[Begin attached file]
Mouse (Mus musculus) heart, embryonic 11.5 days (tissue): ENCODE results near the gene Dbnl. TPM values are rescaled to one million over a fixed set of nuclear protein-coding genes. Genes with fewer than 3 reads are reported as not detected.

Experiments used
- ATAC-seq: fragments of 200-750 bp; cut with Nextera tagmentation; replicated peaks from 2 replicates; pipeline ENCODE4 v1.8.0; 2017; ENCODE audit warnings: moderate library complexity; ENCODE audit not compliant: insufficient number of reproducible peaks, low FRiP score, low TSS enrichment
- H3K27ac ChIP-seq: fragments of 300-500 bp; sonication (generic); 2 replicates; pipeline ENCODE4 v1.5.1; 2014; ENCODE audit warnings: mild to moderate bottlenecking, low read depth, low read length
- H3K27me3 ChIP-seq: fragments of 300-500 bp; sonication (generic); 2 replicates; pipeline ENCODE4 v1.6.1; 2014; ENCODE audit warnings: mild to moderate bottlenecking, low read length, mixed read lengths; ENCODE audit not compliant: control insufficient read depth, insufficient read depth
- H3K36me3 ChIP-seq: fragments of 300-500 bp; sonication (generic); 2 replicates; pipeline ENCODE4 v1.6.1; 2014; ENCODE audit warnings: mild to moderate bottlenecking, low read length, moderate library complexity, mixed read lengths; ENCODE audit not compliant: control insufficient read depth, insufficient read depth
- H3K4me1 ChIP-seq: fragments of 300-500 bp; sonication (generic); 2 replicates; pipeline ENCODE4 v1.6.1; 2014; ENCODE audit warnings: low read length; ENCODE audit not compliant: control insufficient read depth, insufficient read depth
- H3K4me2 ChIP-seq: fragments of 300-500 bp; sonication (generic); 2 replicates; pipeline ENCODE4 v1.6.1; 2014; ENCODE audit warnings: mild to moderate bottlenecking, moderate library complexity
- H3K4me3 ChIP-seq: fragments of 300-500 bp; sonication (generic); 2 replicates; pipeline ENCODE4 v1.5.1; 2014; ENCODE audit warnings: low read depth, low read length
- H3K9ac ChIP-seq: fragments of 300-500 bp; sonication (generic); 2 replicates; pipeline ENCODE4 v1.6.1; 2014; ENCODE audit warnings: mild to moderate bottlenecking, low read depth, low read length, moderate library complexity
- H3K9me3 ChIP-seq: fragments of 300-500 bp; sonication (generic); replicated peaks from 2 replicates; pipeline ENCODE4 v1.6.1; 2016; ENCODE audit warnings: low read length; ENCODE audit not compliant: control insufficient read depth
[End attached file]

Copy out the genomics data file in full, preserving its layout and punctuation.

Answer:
Mouse (Mus musculus) heart, embryonic 11.5 days (tissue): ENCODE results near the gene Dbnl. TPM values are rescaled to one million over a fixed set of nuclear protein-coding genes. Genes with fewer than 3 reads are reported as not detected.

Experiments used
- ATAC-seq: fragments of 200-750 bp; cut with Nextera tagmentation; replicated peaks from 2 replicates; pipeline ENCODE4 v1.8.0; 2017; ENCODE audit warnings: moderate library complexity; ENCODE audit not compliant: insufficient number of reproducible peaks, low FRiP score, low TSS enrichment
- H3K27ac ChIP-seq: fragments of 300-500 bp; sonication (generic); 2 replicates; pipeline ENCODE4 v1.5.1; 2014; ENCODE audit warnings: mild to moderate bottlenecking, low read depth, low read length
- H3K27me3 ChIP-seq: fragments of 300-500 bp; sonication (generic); 2 replicates; pipeline ENCODE4 v1.6.1; 2014; ENCODE audit warnings: mild to moderate bottlenecking, low read length, mixed read lengths; ENCODE audit not compliant: control insufficient read depth, insufficient read depth
- H3K36me3 ChIP-seq: fragments of 300-500 bp; sonication (generic); 2 replicates; pipeline ENCODE4 v1.6.1; 2014; ENCODE audit warnings: mild to moderate bottlenecking, low read length, moderate library complexity, mixed read lengths; ENCODE audit not compliant: control insufficient read depth, insufficient read depth
- H3K4me1 ChIP-seq: fragments of 300-500 bp; sonication (generic); 2 replicates; pipeline ENCODE4 v1.6.1; 2014; ENCODE audit warnings: low read length; ENCODE audit not compliant: control insufficient read depth, insufficient read depth
- H3K4me2 ChIP-seq: fragments of 300-500 bp; sonication (generic); 2 replicates; pipeline ENCODE4 v1.6.1; 2014; ENCODE audit warnings: mild to moderate bottlenecking, moderate library complexity
- H3K4me3 ChIP-seq: fragments of 300-500 bp; sonication (generic); 2 replicates; pipeline ENCODE4 v1.5.1; 2014; ENCODE audit warnings: low read depth, low read length
- H3K9ac ChIP-seq: fragments of 300-500 bp; sonication (generic); 2 replicates; pipeline ENCODE4 v1.6.1; 2014; ENCODE audit warnings: mild to moderate bottlenecking, low read depth, low read length, moderate library complexity
- H3K9me3 ChIP-seq: fragments of 300-500 bp; sonication (generic); replicated peaks from 2 replicates; pipeline ENCODE4 v1.6.1; 2016; ENCODE audit warnings: low read length; ENCODE audit not compliant: control insufficient read depth